Choose to Challenge: Hydrogen is Going Green

— 5 min read

Dr Jen Baxter, Head of Innovation and Wales for Protium discusses how we can “Challenge for Change” by using green hydrogen to decarbonise some our most carbon intensive industries.

One woman’s perspective: the energy landscape

When I started my first degree in the mid-1990s I wanted to leave the planet in a cleaner and better place for all when I left it, this is something that feels increasingly difficult 25 years later. We have shared global goals through various UN agreements to reduce pollution to land, sea, and air, to make sure we can breathe the air, we have clean water to drink, that we can grow food and that all other life on Earth can co-exist with us. The use of renewable hydrogen is key in achieving this goal. The voices of women and minority groups in the hydrogen space are few, we all belong here as we do in all other areas of society and I would encourage all people whichever gender you identify with to be a collaborator, a champion, a cheerleader in transforming the products and services we consume every day. Be curious, ask questions. By challenging the world, we live in, we can become agents of change.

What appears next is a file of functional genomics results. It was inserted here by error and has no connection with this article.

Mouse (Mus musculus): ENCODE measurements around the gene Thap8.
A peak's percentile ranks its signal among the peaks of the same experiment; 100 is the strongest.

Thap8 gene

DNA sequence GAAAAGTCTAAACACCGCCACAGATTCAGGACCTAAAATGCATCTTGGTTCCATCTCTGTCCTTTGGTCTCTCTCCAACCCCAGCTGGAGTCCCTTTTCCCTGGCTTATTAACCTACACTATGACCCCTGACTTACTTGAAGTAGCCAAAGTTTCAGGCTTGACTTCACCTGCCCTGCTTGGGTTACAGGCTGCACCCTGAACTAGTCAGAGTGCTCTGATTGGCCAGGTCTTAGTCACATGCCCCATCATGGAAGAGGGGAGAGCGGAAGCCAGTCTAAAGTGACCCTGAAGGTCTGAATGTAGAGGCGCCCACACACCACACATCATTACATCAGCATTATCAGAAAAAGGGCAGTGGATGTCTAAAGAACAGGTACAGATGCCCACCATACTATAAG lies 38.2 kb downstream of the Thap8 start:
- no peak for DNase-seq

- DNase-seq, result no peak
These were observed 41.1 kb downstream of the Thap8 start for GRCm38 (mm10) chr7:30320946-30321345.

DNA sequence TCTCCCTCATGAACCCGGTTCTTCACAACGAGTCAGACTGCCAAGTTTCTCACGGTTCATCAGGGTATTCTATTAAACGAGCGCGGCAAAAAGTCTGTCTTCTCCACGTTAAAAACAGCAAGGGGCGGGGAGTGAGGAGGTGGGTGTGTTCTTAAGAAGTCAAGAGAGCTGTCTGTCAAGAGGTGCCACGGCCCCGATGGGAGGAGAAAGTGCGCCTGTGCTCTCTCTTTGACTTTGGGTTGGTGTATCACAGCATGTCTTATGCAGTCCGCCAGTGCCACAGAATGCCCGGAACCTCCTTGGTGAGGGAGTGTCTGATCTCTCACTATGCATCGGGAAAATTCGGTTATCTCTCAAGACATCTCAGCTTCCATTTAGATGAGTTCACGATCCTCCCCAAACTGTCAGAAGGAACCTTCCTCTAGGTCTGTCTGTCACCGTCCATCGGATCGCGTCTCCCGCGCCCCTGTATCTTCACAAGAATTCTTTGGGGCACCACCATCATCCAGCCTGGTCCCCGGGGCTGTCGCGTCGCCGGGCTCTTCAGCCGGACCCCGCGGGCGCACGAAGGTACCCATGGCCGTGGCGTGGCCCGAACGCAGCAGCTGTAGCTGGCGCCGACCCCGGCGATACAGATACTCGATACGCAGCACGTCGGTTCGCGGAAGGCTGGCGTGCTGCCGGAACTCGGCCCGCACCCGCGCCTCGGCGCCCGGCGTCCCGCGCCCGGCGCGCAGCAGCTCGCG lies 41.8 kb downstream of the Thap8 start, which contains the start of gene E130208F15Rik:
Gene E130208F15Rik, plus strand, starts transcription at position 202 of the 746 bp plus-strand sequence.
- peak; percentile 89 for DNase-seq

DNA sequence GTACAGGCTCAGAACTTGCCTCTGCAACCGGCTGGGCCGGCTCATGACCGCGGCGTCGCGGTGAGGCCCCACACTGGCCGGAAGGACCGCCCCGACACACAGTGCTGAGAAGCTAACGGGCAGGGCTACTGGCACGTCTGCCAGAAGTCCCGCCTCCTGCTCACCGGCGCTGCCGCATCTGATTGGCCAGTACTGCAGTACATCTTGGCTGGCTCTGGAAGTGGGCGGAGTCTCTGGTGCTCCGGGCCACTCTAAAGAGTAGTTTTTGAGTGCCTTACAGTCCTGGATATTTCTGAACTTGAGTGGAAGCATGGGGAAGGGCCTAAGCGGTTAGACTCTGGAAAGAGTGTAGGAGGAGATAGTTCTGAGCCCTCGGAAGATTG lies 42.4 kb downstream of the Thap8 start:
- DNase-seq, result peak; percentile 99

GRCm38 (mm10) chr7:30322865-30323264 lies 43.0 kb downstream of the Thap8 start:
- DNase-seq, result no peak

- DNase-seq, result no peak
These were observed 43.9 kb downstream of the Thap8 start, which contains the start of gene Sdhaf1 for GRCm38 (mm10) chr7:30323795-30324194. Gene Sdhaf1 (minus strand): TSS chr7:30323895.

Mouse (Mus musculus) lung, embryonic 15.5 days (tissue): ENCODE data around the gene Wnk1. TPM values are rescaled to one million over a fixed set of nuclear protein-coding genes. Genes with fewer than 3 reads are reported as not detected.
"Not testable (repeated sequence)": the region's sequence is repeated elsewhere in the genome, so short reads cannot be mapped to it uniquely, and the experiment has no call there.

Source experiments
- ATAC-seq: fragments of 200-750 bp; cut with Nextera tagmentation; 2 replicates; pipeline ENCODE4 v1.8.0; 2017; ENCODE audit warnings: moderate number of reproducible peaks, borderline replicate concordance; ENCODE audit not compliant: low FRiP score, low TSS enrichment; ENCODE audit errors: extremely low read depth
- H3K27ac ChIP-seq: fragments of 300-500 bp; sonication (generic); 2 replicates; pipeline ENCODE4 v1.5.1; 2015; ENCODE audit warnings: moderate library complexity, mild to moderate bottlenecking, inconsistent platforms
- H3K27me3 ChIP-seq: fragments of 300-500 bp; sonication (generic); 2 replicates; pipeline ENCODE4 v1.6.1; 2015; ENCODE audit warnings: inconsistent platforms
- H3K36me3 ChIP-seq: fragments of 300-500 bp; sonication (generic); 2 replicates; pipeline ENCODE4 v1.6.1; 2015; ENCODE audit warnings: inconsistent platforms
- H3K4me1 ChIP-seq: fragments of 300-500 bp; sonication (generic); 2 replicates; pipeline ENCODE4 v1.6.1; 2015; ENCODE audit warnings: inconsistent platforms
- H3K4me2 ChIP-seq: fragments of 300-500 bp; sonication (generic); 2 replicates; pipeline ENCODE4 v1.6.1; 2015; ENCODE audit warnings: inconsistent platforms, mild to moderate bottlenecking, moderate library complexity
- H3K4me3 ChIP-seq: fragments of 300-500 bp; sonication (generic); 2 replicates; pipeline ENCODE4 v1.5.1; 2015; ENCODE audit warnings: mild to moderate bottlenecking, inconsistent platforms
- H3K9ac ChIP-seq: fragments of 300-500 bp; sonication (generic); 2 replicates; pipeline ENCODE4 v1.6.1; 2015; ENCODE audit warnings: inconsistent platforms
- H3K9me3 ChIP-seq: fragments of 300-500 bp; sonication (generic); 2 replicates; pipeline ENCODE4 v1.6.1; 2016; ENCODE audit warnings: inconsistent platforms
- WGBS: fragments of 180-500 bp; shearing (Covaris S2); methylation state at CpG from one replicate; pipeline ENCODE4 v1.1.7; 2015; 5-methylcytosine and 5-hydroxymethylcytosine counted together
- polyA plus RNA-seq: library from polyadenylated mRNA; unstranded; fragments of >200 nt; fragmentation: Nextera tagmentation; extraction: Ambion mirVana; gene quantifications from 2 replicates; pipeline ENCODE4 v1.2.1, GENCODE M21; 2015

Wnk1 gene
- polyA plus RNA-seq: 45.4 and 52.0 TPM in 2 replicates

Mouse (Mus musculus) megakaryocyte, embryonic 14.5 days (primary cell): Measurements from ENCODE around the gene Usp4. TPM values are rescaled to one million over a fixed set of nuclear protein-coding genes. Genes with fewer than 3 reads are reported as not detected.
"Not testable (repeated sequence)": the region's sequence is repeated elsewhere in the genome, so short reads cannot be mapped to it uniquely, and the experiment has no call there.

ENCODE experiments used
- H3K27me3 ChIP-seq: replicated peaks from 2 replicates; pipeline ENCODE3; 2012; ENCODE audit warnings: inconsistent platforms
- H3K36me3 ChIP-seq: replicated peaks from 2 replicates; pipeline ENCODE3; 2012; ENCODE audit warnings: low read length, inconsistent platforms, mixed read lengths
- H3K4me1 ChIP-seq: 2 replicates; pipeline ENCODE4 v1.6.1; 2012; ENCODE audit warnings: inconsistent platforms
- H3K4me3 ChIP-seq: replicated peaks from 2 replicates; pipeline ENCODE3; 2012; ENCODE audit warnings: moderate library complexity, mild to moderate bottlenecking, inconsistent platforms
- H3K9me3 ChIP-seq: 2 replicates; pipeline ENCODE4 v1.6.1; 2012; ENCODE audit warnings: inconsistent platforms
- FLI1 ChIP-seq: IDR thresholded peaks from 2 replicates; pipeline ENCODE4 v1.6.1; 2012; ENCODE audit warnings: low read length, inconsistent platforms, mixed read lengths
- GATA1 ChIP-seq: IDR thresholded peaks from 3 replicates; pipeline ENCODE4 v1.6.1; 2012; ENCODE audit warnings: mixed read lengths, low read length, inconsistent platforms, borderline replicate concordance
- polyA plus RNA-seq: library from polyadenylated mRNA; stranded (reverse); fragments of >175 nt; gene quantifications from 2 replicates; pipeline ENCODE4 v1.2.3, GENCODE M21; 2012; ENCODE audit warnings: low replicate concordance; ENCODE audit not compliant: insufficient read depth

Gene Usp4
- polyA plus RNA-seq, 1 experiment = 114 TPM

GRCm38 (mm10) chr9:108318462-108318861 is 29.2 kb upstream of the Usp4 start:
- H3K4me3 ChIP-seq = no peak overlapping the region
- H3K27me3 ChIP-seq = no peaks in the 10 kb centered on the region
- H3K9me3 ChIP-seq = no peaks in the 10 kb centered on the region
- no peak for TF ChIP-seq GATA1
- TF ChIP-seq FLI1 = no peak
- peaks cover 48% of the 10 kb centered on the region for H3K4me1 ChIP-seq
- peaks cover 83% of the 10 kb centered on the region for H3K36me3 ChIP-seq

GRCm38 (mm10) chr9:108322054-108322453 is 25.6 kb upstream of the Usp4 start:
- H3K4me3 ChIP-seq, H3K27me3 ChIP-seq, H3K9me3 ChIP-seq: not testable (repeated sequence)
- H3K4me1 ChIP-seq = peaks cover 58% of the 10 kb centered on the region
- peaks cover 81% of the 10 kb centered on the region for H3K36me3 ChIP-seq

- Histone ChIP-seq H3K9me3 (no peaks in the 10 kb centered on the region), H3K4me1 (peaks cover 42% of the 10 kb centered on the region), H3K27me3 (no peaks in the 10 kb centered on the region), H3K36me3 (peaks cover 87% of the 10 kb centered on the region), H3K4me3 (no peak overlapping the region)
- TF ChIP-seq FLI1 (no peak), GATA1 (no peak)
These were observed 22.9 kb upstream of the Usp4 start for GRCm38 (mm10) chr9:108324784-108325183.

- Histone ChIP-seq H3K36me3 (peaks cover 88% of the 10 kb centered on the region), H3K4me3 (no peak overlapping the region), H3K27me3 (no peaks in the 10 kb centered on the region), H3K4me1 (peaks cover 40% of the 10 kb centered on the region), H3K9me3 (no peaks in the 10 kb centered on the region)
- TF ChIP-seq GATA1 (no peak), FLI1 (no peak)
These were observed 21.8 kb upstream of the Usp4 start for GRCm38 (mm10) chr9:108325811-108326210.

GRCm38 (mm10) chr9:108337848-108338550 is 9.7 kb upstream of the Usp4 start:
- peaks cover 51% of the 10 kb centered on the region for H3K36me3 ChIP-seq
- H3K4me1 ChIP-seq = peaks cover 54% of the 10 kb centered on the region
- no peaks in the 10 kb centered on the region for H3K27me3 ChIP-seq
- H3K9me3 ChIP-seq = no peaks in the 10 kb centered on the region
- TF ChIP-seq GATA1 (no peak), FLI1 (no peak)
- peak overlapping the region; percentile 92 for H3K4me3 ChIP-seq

Looking ahead: where hydrogen fits in

When we think about the energy sector today, you might be led to believe that hydrogen is the new kid on the block but H2 has been tempting industry and technology enthusiasts for centuries. The hydrogen fuel cell was invented by Sir William Grove in 1838. Today hydrogen is creating much excitement as a replacement combustion fuel with zero CO2 emissions, displacing dirty fossil fuels and providing industry and transport with a green solution to rapidly reduce human’s impact on the planet. We can use hydrogen to power electric vehicles, to provide heat in industry, to store power from renewables, to tackle difficult problems, such as creating zero emission heavy vehicles like buses and lorries, even aircraft, trains, and ships.

In the UK we have done some of the easy tasks to reduce emissions, we have implemented more renewable electricity production, we have improved appliances and many buildings have improved their efficiencies to reduce demand on the energy system. Now we move into the tougher territory, how do we decarbonise industries which work best using fossil fuels. To decarbonise these industries, we need new and diverse ideas and ways of approaching problems, which can only be achieved through a diverse and inclusive businesses and industry. Everyone’s perspective and contribution must be heard and considered if we are to make radical and climate change halting impact to our most carbon intensive industries.

One way to tackle these industries is through the use of Hydrogen. Hydrogen is most abundant element in the universe, making this switch should be an easy fix shouldn’t it? Here on Earth hydrogen does not exist on its own, it is always a part of a compound like water H2O or methane gas CH4 and we have to extract it from these compounds to use it as fuel and that extraction uses energy.